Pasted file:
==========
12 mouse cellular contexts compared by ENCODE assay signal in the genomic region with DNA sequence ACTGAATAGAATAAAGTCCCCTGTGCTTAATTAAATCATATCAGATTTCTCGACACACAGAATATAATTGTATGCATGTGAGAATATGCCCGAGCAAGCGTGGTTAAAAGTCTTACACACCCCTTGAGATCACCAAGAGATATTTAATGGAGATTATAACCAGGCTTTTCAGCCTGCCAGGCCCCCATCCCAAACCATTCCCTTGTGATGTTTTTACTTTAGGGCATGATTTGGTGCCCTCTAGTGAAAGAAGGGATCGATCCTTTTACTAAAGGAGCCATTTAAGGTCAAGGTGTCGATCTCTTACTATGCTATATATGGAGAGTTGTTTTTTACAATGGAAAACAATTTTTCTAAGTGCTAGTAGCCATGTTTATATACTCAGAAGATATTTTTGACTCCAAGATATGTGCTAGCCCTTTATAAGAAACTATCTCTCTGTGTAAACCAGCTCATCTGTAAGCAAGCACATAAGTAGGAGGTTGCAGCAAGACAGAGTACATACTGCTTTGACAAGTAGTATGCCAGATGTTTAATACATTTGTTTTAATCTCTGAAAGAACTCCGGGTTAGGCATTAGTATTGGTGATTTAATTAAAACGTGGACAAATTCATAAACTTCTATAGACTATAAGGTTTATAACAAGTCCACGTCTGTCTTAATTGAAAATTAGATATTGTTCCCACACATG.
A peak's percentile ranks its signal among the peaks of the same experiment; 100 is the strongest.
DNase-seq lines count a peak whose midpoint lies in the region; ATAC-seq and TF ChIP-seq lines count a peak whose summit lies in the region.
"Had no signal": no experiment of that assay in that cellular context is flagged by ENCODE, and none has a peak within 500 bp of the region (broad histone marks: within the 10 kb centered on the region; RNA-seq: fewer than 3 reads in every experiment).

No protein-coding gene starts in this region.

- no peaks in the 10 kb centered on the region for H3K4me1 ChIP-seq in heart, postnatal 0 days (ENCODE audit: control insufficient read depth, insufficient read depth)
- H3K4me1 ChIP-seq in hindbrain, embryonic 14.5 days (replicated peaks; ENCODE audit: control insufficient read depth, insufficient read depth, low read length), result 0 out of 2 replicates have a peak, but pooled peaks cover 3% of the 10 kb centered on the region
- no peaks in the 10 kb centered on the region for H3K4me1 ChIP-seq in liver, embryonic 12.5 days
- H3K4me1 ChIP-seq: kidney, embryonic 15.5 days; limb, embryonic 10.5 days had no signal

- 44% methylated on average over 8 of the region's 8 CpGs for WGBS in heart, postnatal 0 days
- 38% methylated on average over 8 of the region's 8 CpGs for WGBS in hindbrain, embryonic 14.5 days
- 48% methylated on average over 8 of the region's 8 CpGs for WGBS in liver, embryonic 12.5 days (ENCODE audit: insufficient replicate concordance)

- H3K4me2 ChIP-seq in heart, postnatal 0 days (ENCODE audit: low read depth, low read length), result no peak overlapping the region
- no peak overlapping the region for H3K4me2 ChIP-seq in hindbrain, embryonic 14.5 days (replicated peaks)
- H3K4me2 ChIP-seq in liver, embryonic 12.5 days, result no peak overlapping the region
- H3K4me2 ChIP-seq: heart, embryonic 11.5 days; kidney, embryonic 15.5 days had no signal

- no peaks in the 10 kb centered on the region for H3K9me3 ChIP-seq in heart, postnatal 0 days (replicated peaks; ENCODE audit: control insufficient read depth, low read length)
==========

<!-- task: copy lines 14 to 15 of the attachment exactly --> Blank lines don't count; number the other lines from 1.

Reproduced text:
- no peak overlapping the region for H3K4me2 ChIP-seq in hindbrain, embryonic 14.5 days (replicated peaks)
- H3K4me2 ChIP-seq in liver, embryonic 12.5 days, result no peak overlapping the region